The Good

We are barely a month into 2021 and it is safe to say it has already started off with a bang. Emotet has been at the top of many ‘most wanted’ lists for several years. Initially launching in 2014 as a modest but functional banking trojan, Emotet has evolved into a complex, multi-tiered framework. The Emotet infrastructure is vast, fault tolerant, and has proven to be a power vector for the delivery of additional and equally problematic malware such as Trickbot, Ryuk, and Qakbot. However, all that appears to be changing.

This week, Europol executed on a long-term, collaborative, project to disrupt Emotet. Working with additional law enforcement agencies and industry partners, the Emotet infrastructure was disrupted from the inside. Traffic across all tiers of the Emotet infrastructure has been seized and redirected to systems controlled by law enforcement. Making this specific takedown even more unique, it appears that a custom module was introduced as part of Operation Ladybird that will force Emotet to automatically remove itself on April 25.

This takedown is more thorough than many others we have seen recently, including that of Trickbot. While it is possible that Emotet will eventually retool and bounce back, it will take much more time and a great deal of investment in new systems and infrastructure. Time will tell, but for now we should all take some comfort in the fact that one of, if not the, most problematic and prolific malware families has been dealt a serious blow.

The Bad

What kind of week would it be without some discussion of ransomware? By now we are all familiar with the double-whammy of modern ransomware families. That is, they hit you with both the encryption payload as well as the potential for your data to be leaked to the public in the event that you do not comply with the attackers’ demands. However, we are now seeing an increasing number of ransomware families adding the threat of DDoS (Distributed Denial of Service) attacks to the equation. In addition to the previously mentioned ‘double-whammy’, victims also face the possibility of their public websites being attacked directly through a denial of service attack.

Among those adopting this new tactic are Ragnar, Avaddon RaaS, and a small group of other families. Threatening victims with a DDoS attack is meant to encourage the victims to contact the attackers rather than attempt to quickly restore from backup or try some other means of circumventing the attacker’s demands.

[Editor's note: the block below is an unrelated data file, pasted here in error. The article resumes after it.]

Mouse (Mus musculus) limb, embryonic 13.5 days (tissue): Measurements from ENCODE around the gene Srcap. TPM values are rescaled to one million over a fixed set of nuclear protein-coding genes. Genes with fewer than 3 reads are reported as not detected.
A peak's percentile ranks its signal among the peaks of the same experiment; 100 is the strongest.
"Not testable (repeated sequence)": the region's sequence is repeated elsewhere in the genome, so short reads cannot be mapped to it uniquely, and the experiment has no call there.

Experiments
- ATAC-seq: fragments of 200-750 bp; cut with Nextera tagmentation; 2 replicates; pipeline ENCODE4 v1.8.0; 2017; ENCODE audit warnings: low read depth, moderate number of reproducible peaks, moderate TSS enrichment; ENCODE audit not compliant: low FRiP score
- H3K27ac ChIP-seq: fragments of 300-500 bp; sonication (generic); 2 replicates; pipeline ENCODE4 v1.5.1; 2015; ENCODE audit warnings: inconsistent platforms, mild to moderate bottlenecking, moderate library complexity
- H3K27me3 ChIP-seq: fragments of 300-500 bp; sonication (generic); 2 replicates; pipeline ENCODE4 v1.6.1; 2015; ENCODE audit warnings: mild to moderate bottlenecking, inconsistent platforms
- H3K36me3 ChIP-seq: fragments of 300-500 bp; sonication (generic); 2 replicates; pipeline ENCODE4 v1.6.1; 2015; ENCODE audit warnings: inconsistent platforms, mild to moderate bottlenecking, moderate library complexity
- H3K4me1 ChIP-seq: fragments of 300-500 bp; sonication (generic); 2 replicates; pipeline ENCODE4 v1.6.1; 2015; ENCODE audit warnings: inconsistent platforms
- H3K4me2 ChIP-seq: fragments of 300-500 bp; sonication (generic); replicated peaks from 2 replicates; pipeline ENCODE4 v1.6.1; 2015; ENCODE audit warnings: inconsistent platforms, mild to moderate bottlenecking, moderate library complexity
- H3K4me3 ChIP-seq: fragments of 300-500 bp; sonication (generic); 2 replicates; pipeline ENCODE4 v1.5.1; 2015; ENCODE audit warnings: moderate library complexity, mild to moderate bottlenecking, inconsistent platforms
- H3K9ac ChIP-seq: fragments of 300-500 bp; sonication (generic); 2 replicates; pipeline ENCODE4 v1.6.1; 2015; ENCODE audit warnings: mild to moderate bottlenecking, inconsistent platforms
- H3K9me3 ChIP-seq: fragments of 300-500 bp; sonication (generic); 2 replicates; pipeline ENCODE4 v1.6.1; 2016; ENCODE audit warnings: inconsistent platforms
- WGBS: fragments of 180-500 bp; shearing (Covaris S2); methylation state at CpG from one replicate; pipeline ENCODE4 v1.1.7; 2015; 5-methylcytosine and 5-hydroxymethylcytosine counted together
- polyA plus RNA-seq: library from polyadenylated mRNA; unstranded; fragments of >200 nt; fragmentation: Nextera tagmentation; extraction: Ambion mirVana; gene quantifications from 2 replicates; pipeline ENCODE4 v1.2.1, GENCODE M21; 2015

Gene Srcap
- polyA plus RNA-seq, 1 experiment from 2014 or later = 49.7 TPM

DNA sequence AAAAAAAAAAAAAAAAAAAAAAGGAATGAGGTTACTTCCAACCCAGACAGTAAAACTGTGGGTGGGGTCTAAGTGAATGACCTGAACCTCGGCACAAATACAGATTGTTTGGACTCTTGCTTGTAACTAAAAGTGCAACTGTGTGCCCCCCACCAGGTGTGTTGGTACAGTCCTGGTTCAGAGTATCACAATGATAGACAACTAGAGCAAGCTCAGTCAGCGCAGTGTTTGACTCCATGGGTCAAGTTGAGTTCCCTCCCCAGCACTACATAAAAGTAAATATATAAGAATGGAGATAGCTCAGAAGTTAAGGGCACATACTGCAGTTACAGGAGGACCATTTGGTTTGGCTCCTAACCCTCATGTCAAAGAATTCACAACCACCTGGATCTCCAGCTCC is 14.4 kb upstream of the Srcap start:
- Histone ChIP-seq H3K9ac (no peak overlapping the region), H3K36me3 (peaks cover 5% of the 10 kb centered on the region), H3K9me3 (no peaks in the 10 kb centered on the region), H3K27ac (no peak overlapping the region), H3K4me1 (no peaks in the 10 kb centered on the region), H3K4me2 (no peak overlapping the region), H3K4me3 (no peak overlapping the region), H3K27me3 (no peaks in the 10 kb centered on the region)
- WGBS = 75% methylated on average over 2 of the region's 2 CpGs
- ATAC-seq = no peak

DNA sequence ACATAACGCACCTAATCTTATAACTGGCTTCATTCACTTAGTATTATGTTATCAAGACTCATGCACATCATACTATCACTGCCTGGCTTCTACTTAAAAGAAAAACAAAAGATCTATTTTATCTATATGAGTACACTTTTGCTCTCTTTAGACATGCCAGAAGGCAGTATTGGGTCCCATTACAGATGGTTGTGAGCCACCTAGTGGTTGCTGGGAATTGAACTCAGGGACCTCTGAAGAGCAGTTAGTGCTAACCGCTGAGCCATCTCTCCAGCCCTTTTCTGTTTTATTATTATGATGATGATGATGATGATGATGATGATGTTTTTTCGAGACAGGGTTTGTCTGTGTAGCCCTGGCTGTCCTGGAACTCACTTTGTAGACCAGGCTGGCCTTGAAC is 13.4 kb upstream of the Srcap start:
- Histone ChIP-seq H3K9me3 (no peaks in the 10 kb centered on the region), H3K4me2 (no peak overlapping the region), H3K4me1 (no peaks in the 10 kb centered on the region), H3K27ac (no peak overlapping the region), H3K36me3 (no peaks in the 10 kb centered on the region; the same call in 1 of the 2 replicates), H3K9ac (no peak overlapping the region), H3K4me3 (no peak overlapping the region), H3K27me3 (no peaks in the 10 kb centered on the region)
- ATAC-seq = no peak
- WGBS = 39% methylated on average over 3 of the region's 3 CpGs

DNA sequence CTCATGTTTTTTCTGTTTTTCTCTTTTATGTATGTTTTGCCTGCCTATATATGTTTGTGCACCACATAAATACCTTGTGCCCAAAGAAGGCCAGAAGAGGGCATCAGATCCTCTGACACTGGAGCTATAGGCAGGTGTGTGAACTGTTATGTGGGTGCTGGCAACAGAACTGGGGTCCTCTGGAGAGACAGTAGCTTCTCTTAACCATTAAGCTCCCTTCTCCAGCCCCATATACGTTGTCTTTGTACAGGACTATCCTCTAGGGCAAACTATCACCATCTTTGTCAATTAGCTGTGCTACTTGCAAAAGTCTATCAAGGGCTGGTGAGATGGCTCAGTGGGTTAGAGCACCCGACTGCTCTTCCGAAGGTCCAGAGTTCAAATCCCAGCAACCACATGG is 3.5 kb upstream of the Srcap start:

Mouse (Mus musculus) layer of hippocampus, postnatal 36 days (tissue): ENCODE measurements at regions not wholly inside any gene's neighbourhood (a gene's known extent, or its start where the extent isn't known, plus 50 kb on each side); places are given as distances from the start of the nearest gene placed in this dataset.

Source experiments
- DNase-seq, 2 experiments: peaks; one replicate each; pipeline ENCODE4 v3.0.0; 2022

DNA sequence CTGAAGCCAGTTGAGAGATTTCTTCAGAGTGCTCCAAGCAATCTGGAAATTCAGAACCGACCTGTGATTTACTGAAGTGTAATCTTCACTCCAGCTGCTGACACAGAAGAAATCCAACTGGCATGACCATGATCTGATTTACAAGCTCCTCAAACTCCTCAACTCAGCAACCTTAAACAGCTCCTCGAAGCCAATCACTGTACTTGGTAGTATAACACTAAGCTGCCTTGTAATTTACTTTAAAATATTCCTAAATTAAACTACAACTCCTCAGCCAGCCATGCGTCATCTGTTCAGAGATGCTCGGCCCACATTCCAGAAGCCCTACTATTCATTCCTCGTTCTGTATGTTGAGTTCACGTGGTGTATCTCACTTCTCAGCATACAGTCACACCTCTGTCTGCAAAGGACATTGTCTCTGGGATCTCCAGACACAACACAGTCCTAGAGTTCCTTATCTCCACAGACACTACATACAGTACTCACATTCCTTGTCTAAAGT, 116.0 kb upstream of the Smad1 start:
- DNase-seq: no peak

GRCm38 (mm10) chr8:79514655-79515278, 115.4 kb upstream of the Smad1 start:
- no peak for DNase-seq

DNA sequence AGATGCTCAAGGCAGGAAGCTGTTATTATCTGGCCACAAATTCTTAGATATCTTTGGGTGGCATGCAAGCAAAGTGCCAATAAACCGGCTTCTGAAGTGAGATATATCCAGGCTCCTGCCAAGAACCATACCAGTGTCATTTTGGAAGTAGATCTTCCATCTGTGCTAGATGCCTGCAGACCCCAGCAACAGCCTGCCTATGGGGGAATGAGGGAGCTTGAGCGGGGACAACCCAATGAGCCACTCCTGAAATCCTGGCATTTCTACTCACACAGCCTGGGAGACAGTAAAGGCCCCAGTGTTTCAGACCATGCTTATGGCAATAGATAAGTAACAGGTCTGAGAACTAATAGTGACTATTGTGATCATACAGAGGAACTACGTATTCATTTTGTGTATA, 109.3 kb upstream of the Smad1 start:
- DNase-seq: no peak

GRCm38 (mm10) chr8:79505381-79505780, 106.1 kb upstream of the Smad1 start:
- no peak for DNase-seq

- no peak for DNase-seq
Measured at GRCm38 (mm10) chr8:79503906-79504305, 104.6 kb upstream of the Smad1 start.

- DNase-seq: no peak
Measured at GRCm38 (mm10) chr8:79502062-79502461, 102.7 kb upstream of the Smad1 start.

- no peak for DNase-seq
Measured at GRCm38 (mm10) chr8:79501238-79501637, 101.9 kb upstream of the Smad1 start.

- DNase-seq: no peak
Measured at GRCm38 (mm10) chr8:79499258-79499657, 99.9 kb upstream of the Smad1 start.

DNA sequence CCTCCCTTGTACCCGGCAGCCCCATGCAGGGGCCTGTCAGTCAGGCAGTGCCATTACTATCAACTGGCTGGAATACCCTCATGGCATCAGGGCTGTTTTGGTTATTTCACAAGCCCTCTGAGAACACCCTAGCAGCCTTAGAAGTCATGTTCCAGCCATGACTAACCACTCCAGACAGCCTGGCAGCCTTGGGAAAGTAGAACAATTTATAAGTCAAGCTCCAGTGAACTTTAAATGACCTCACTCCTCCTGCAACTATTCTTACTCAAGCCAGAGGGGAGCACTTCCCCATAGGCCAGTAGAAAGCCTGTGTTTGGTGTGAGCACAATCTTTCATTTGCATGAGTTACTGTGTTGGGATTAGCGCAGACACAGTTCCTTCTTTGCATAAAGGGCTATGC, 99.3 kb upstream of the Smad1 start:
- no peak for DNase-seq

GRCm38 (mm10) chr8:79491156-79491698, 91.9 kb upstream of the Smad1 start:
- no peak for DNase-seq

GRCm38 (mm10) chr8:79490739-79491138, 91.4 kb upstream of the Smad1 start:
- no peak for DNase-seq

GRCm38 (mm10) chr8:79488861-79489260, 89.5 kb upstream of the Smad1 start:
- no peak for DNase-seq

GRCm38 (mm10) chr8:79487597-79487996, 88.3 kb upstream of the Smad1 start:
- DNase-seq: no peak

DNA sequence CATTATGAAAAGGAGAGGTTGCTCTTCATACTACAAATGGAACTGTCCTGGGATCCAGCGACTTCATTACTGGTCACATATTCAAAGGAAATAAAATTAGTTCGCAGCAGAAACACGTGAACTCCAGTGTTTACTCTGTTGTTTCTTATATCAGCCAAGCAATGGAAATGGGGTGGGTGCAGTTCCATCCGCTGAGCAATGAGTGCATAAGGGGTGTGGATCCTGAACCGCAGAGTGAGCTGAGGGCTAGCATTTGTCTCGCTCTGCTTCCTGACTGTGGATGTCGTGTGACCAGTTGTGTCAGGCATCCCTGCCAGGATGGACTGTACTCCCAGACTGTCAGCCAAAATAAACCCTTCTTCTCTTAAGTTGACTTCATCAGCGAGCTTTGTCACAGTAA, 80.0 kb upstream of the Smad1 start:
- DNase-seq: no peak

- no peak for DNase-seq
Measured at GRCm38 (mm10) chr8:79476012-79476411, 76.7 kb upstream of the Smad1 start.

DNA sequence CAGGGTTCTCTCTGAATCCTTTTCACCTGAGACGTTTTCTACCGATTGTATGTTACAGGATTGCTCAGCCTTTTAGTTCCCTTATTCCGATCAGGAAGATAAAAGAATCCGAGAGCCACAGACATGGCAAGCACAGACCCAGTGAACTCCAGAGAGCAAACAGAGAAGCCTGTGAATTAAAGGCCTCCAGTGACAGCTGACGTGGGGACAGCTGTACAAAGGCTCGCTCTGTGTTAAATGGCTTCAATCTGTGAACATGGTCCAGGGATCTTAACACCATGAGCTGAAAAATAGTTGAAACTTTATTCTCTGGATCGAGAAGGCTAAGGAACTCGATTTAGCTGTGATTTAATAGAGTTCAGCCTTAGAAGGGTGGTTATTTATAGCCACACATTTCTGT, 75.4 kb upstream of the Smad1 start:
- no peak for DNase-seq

There is no doubt that the continued adoption of this additional layer of extortion is both threatening and problematic. However, this does also serve to reinforce the importance of prevention. The only true defence, and the only way to ensure full and proper continuity of business is to prevent these attacks before they happen. Modern and forward-thinking endpoint security controls are a prerequisite, of course, but they must also be properly managed and configured.

The Ugly

This week, two worrisome bugs were revealed in relation to the venerable Unix sudo command. First up, sharp-eyed researcher Rich Mirch noticed that a fix for an earlier CVE in sudoedit, CVE-2021-23240, which had been patched in sudo v1.9.5, actually opened up a new privilege escalation vulnerability. After reversing the patch, Mirch was able to find and exploit a new bug that makes it possible for a low-privileged user to gain a root shell.

Mirch’s bug was promptly fixed in 1.9.5p1, but a research team from Qualys gave the developers and Unix admins further headaches by identifying another, long-standing but unnoticed critical flaw affecting that version and many earlier versions, too.

CVE-2021-3156 is a heap-based buffer overflow that, upon exploitation, allows any user (regardless of their presence in the sudoers file) to achieve root-level access. The flaw lies in improper handling of unescaped characters provided in the sudo command syntax.

According to the disclosure from Qualys, the flaw can be invoked “either through the -s option, which sets sudo’s MODE_SHELL flag” or “through the -i option, which sets Sudo’s MODE_SHELL and MODE_LOGIN_SHELL flags”.

What may be slightly more alarming is that this bug was introduced into the sudo program code in July of 2011. The flaw affects stable versions from 1.9.0 to 1.9.5p1 as well as all ‘legacy’ versions from 1.8.2 to 1.8.31p2. Needless to say, all users are advised to patch to v1.9.5p2 immediately.

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